The Benefits of Full Spectrum Lighting

Does the lack of sunlight in the winter influence your mood? Does extended time at a computer make you fatigued or irritable? Do you feel sleepy and fatigued at work? You are not alone. We spend an inordinate amount of time indoors, under artificial light. Wintertime can be especially challenging, as our exposure to natural daylight is reduced. Just like clean air and water, our bodies need natural daylight, it can be as important as any nutrient. Extensive research indicates that we need at least 2 hours of light exposure each day to function normally. When it starts to get gray and dreary outside, or when we spend too much time under fluorescent light, our bodies respond to this change. Our productivity and sense of well being can be compromised.


Both the colour and intensity of light matter, as each can influence our human biorhythms and impact our health and well-being. When we are exposed to the dimness or "whiteness" of artificial fluorescent lights, as well as when we lack natural daylight, our pineal glands can over produce melatonin. This indicates to our body it is time to go to sleep. This can increase both mental and physical fatigue. We just don’t feel "sharp". Some people just do not get the winter blues, but get a condition known as Seasonal Affective Disorder, a more serious mood disorder that is characterized by seasonal changes. A deficiency of natural light can lead to SAD. (* See Winter Blues: Norman Rosenthal 1993). Even if you do not suffer from seasonal depression, the quality and quantity of light exposure can impact your health.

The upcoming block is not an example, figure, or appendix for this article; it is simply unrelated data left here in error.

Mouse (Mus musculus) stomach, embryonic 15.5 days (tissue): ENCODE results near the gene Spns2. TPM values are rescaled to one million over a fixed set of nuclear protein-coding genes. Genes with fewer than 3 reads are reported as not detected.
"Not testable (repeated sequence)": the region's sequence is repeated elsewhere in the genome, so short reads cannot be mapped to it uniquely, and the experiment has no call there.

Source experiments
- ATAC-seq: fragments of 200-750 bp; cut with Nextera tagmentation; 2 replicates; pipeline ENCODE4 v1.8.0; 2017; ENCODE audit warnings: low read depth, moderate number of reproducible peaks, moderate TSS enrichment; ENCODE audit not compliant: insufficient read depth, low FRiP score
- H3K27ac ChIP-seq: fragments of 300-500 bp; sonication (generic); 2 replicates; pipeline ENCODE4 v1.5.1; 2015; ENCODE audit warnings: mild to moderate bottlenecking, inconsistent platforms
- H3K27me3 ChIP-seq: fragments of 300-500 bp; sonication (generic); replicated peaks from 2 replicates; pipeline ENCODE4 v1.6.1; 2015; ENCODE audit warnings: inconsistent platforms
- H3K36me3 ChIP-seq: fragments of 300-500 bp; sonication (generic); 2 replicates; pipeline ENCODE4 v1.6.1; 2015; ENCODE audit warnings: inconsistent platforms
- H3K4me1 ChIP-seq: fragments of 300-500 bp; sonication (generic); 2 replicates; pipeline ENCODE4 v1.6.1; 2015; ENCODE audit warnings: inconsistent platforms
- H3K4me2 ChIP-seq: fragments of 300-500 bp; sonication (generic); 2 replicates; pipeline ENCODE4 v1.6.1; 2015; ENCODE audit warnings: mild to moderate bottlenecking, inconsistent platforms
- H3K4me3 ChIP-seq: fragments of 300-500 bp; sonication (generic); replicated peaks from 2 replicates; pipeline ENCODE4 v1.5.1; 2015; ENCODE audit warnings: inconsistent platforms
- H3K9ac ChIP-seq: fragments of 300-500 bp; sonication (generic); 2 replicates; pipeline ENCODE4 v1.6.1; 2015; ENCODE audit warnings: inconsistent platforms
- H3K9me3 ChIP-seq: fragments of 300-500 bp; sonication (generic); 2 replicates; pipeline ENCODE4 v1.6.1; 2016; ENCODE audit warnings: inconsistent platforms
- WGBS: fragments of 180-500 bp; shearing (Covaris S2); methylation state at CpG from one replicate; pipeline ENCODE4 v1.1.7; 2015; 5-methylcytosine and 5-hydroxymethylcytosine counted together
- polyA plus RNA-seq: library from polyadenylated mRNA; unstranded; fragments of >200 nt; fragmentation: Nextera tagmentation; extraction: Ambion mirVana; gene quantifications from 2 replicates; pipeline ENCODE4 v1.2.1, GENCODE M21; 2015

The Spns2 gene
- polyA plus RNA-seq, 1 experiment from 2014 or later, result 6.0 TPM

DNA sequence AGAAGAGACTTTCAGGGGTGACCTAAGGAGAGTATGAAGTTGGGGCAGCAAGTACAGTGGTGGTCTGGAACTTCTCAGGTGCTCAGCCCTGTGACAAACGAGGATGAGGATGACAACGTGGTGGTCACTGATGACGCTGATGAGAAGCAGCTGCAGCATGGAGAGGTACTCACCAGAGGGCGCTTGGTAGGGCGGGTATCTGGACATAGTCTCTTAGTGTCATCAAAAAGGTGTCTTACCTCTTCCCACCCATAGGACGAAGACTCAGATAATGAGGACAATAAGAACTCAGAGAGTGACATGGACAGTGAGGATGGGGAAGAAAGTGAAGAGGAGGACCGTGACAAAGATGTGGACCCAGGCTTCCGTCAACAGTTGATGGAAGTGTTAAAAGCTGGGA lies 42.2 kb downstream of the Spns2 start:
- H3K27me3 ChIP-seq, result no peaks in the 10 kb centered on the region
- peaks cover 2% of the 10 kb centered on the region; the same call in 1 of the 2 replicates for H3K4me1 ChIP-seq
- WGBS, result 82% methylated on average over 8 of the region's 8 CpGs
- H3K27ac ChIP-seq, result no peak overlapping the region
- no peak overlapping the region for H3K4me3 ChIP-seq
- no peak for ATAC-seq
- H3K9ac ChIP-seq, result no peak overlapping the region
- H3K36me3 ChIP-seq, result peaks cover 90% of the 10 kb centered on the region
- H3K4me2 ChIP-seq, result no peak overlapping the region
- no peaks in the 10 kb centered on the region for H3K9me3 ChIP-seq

Exposure to artificial light has been associated with a decrease in the absorption of calcium, increased fatigue, a decrease in visual acuity, changes in heart rate, blood pressure brain wave patterns, hormonal secretions and natural cyclical rhythms of the body (Dadd 1996 Home Safe Home). Some studies indicate that exposure to artificial light can lead to a decrease in attention span and learning difficulties in children. The good news is that there are solutions to the lack of light in our lives

Full spectrum lighting contains the same colour balance as natural sunlight. Having a natural lighting source is important in a variety of settings, especially in the workplace, where artificial lighting and long hours at a computer can compromise our health. Full spectrum light closely simulates the colours found in natural light, hence the term Full Spectrum. Furthermore, full spectrum light sources output a higher intensity of light than regular incandescent bulbs. Full Spectrum lamps can help to lift winter depression and improve mood. If you suffer from SAD, it is generally recommended that you choose high intensity lights.

Seasonal Depression is a more serious mood disorder that is characterized by depression, craving for carbohydrates, lack of energy, mood alterations, changes in eating or sleeping habits. It is more than just feeling a little blue. Extensive research has shown that many people who suffer with SAD can be greatly aided by the use of therapeutic light boxes that deliver the intensity of light needed to stimulate our serotonin production. Light boxes are usually utilized for 20-30 minutes per day as a means of combating seasonal depression. Check with your doctor on whether you should try light therapy. Insurance companies are now starting to pay for these devices, so check into it!

1. Look for opportunities to rearrange your home or office to maximize your exposure to natural light. For example, can the breakfast table be moved closer to a window? Can you move your bed to face east? Replace white fluorescent with full spectrum, especially in office settings, kitchens and where ever you spend a good amount of time.

2. Even when it is gray outside, there is still beneficial light coming through. Take a daily walk, find a winter sport or simply sit out on your porch. Do not forget to say hi to the neighbours while you are at it.

3. Consider using a full spectrum light box for illumination. If you feel you suffer with SAD, consider a light box as a therapeutic solution.



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